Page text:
Screen Shot 2018 02 24 at 8.23.52 AM copyKENTUCKY (2/24/18) – Kentucky Independent Pharmacists’ position on Senate Bill 5 is being bolstered by legislation being considered in a special session of the Arkansas state legislature. The Arkansas special session was triggered by alleged abuses by CVS Caremark acting as a Prescription Benefit Manager in Arkansas.

Some Kentucky pharmacists have suspected abuses by CVS Caremark when reimbursements for filling Medicaid prescriptions were slashed. The independent pharmacies were suddenly losing money filling prescriptions for plans managed by CVS Caremark.

The Arkansas case has developed far beyond the scope of the Kentucky pharmacists’ situation. In Arkansas, the Arkansas Pharmacy Association investigators claim that out of the 270 most prescribed and filled drugs, CVS Caremark was paying its CVS stores $60 more per prescription than it was paying independent pharmacies. These disclosures were made in an Feb. 21 APA press conference aired live on Facebook. The 30-minute video is on the association’s Facebook page and has been viewed 32,000 times.

The Arkansas independents claim to have found that CVS Caremark was reimbursing independents $28.27 for the prescription drug Abilify and paying CVS stores more than $500 for the same prescription.

APA independents also claim that they were paid $909 for the cancer drug Temodar and CVS payed themselves more than $3,900 for the same prescription.

Arkansas Lt. Gov. Tim Griffin spoke at the press conference in support of the legislation and said that markets need “a fair, level playing field” and that Arkansas did not have the transparency for a fair, level playing field. “We don’t have healthy competition” he said.

Members of the Kentucky Independent Pharmacists Alliance believe CVS is playing the same tricks in Kentucky as in Arkansas.

“The big retail pharmacies have huge advantages over independents because of purchasing power and product diversity,” said Dr. Gregg Henry, owner of Sacramento Pharmacy. “Now, the PBMs are using our tax dollars in administering the Medicaid Program to starve us out of business or buy us out at a ridiculously low rate; and, at the same time, give themselves huge payouts.”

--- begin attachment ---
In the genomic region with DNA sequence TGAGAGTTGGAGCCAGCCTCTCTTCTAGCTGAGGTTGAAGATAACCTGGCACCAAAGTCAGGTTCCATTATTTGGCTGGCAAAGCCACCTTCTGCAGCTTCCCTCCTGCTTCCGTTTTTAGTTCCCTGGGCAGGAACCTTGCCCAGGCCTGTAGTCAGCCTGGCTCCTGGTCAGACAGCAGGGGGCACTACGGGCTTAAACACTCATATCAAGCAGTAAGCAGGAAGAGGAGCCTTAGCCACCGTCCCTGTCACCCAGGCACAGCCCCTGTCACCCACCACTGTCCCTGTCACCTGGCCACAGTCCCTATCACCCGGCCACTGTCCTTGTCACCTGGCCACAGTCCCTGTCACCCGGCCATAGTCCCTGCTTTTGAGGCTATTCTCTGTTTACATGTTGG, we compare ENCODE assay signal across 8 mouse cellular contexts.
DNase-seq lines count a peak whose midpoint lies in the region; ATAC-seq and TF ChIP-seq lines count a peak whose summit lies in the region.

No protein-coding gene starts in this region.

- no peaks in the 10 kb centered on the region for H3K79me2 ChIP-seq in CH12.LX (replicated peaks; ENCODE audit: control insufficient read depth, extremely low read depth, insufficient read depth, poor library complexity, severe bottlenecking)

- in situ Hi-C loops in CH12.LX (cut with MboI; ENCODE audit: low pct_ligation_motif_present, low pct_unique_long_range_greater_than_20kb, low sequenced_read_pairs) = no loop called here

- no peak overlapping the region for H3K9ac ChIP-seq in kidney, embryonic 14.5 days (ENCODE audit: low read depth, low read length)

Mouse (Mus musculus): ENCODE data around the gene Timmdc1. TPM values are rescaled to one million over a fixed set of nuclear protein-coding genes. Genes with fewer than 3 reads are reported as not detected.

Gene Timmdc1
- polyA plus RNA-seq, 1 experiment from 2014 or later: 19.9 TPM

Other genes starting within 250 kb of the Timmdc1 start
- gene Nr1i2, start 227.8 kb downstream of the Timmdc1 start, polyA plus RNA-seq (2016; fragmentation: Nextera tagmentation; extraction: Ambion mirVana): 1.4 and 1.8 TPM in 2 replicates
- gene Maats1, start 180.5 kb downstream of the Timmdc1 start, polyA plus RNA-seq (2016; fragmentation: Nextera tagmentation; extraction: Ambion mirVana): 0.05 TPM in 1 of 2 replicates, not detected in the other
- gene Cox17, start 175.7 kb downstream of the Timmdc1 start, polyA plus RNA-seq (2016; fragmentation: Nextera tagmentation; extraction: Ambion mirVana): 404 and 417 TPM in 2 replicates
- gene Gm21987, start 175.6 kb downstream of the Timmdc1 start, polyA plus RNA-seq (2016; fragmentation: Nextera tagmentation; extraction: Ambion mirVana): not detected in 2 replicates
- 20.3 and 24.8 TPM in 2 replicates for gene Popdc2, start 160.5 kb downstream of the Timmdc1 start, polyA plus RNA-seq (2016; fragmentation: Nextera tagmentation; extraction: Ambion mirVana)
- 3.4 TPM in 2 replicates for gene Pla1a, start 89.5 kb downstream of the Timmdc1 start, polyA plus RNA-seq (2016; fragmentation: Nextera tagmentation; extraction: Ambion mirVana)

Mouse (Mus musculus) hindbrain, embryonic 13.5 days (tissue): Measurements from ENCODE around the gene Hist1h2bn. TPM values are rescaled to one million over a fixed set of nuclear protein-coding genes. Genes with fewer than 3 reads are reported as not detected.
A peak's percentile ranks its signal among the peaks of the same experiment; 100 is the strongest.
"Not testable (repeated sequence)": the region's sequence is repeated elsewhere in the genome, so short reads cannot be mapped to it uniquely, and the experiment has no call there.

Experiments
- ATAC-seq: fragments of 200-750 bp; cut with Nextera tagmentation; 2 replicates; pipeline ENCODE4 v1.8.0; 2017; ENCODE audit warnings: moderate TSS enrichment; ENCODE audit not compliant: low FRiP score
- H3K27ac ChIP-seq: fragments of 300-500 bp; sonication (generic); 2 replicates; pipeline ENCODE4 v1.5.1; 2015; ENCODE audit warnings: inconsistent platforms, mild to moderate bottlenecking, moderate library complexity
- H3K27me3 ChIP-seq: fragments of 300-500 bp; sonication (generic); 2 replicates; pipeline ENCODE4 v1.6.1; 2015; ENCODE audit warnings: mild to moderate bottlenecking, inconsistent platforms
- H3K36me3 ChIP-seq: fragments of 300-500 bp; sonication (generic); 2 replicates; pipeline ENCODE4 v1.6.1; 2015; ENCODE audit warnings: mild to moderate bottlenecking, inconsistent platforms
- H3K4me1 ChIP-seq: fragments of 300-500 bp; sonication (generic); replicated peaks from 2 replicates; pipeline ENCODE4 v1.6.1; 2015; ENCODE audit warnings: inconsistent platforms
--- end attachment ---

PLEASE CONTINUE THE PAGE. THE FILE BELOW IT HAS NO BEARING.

APA members are reporting that they are getting buyout offers from CVS. One of the owners presented one of the letters on their Facebook page. CVS has denied misconduct through Arkansas media reporting.

Some Kentucky independents are also getting letters offering to buy them out referred to in a previous story.

The stakes are high.

In 2015, healthcare was reported to be approximately 17.1 percent of the Gross Domestic Product of the United States. That is the highest percentage of GDP in the world. France was No. 2 at 11.6 percent of GDP. Additionally, more is spent more per in the US per capita than any country in the world ($9,909 per person per year in 2015, according to CDC ).

The CDC also estimates that more than $320 billion (approximately $1,000 per person on average) will be spent on prescription drugs in 2018. Recent history indications are that government programs will pick up about 65 percent of this cost or about $208 billion.

Government agencies contract with companies called Prescription Benefit Managers to manage payment to 10s of thousands of pharmacies. PBMs have wide discrepancy of how much they reimburse individual pharmacies for each prescription filled.

Henry told SurfKY News that the reimbursement changes without notice; and, furthermore, the contract between a pharmacy and a PBM prohibits disclosure of what the pharmacy is reimbursed for filling any prescription.

The independent pharmacies argue that the PBMs operate without transparency or oversight and that some of the PBMs are giving unfair advantage to their own stores over their independent competition.

KIPA members also believe that SB5 will cure the ills of the system, said Dr. Brad Ashby, KIPA board member.

“We need public support for SB5,” Ashby said. “The big retail pharmacies are not on our side. There are billions of dollars in play here and they make the big political donations. We need the public to call the General Assembly at 1-800-372-7178 every day and tell all senators and all representative to support SB5. Independent pharmacies are key players in health care delivery especially in rural areas of Kentucky. Without this legislation or other government intervention, many independents will not be able to stay in business.”

Henry said that Sacramento Pharmacy remains strong and that he has no intention of selling or closing.

Ron Sanders
SurfKY News

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